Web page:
It's been three long years since the GSE “buyback” wars commenced in earnest, and you would think by now the worst might be over. Well, think again.

Fannie Mae and Freddie Mac have hired outside contractors and attorneys to press their claims against their largest seller/servicers — firms that sold now-defaulted mortgages to the GSEs during the industry's “go-go” years. So far, most of that activity has centered around Fannie/Freddie guaranteed loans.

But a new front is forming in this war — and according to industry sources close to the situation, come 2012 both GSEs will be pressing claims against issuers of private-label MBS that sold 'AAA'-rated pieces to the two.

These sources noted that the coming buyback requests are in addition to a pending massive civil lawsuit that the Federal Housing Finance Agency filed against 17 private-label issuers back in early September.

Tom Deutsch, executive director of the American Securitization Forum, said he has no direct knowledge of the GSEs' strategy, but noted that pressing buyback claims “is easier to win” than a court case. “If you succeed on one then the other goes away.”

Deutsch said Fannie and Freddie pressing PLS-related buyback claims does not surprise him. “There could be a merit to some of these claims.”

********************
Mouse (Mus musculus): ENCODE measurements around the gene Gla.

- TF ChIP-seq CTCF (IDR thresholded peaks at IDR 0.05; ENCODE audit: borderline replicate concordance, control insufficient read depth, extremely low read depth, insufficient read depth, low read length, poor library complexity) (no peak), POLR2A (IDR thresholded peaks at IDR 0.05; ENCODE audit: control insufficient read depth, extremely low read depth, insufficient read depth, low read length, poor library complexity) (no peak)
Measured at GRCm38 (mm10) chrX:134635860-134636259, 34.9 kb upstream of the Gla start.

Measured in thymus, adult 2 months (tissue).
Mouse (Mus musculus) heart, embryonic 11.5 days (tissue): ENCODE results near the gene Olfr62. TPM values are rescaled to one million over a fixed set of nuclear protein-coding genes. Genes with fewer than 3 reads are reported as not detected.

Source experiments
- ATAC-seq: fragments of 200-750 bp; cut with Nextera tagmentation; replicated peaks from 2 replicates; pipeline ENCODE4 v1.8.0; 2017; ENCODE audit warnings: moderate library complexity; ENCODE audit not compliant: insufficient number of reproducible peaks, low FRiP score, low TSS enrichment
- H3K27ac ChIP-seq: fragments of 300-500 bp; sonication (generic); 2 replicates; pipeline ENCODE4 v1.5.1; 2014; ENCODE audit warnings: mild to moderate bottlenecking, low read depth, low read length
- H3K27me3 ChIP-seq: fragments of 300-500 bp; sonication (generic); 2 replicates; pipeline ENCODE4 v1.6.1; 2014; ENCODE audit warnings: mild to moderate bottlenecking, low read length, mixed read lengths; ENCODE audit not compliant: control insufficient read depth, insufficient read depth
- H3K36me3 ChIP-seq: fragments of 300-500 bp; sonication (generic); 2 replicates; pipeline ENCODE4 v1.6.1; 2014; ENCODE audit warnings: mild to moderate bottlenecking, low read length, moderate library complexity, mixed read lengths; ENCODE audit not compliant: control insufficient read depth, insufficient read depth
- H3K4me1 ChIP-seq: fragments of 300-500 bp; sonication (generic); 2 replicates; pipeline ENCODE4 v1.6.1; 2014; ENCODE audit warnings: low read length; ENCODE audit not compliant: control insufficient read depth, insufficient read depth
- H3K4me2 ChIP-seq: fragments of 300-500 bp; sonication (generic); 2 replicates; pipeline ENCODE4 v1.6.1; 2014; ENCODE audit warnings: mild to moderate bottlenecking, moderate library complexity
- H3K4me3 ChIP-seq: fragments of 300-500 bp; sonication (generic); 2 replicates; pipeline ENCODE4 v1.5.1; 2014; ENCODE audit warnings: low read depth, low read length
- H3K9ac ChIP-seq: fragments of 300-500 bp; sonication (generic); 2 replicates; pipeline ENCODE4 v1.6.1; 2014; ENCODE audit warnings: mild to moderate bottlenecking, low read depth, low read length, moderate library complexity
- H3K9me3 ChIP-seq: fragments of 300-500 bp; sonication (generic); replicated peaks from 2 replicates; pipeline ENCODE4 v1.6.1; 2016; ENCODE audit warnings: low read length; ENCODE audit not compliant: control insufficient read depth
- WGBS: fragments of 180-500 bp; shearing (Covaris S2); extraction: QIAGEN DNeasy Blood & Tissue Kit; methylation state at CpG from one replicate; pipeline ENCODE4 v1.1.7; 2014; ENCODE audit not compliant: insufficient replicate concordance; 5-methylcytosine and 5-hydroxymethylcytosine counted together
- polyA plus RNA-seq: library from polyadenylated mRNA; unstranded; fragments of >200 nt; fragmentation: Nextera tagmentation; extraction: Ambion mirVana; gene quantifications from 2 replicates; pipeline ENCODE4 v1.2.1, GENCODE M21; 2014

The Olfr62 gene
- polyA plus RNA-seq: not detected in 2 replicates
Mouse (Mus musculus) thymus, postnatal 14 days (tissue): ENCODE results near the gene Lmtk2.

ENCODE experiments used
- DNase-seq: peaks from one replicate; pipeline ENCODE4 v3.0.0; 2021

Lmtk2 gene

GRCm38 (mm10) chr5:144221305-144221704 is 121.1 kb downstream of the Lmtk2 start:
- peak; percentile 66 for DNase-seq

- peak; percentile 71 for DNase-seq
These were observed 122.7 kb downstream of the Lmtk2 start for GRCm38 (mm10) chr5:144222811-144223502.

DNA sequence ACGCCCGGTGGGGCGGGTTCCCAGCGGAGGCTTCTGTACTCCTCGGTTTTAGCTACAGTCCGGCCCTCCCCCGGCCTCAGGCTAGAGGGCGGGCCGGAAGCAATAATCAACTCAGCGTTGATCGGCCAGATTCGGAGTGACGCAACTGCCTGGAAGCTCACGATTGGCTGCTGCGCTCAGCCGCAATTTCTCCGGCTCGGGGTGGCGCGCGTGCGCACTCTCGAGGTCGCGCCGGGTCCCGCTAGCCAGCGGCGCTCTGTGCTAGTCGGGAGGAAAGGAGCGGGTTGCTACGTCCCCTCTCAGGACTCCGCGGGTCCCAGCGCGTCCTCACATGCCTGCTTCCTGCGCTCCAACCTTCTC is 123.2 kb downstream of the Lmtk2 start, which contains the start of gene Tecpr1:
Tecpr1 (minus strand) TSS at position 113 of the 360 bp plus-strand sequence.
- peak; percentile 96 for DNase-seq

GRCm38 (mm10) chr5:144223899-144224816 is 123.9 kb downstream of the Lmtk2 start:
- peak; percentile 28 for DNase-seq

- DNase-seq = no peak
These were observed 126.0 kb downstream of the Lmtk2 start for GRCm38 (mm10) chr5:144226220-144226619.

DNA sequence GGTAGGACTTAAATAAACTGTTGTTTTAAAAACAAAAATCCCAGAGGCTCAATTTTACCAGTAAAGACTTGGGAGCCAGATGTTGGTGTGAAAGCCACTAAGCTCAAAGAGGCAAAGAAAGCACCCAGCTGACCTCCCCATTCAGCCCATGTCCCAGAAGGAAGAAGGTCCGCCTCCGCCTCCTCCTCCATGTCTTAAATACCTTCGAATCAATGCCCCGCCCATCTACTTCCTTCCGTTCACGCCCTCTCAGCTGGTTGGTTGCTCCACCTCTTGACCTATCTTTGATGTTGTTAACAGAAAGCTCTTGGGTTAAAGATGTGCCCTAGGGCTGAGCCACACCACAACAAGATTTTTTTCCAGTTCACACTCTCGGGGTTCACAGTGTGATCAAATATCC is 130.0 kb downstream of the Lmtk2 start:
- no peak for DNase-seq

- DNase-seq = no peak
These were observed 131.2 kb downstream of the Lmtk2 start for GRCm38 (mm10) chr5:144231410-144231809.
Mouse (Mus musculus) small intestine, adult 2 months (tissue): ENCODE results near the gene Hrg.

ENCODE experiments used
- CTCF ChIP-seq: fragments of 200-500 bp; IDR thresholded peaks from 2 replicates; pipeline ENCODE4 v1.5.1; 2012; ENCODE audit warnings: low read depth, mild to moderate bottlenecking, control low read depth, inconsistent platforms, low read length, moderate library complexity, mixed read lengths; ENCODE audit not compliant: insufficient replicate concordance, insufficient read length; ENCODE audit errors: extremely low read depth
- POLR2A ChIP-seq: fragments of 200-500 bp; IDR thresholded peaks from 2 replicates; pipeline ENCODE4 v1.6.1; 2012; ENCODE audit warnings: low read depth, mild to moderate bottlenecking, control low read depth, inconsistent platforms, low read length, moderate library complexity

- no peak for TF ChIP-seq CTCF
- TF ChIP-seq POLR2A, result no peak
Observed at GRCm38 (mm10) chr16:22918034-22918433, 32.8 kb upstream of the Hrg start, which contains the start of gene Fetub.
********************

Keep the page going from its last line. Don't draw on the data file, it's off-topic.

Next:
Fannie and Freddie, through spokespersons, declined to comment.

One source familiar with the matter said Freddie has already hired an outside contractor that is busy reviewing 50,000 PLS files.

Almost all of the GSEs' largest mortgage banking customers continue to fear buybacks — for obvious reasons — and have been ultra-careful to originate only the most pristine of mortgages the past two years.

But will any of the private-label issuers actually repurchase the assets they sold to the two? “It will be a case of cough up the money or we're going to court,” said one consultant.

At last check Fannie Mae had $9.6 billion of outstanding buyback claims on its books, a $1 billion increase from earlier in the year.

Freddie Mac, on the other hand, has experienced a slight decline in outstanding requests: $2.7 billion at Sept. 30 compared to $3.1 billion at midyear.

All of these figures exclude PLS assets.

Bank of America, as might be expected, could have the most exposure on the PLS side. Through an August 2008 purchase, B of A inherited Countrywide Home Loans and what's left of Countrywide Securities Corp., once a top-ranked issuer of residential PLS.

In a recent filing with the Securities and Exchange Commission, BofA revealed that Countrywide sold roughly $1.1 trillion of loans to the GSEs from 2004 to 2008.

The delinquency rate on that book of business is about 11% (180 days or more past due). BofA has been hit with $30.9 billion of buyback claims, $25.5 billion of which have been resolved.

Presumably, most of these loans were A paper products — but it's no secret that Countrywide was also a large seller of Alt-A and payment-option ARMs, and a securitizer. The buyer was Fannie in some cases. Will these deals come home to roost in the year ahead? Will B of A feel a new round of buyback pain? If so, it won't be the only one. PLS issuers of yesteryear might want to lawyer up some more.

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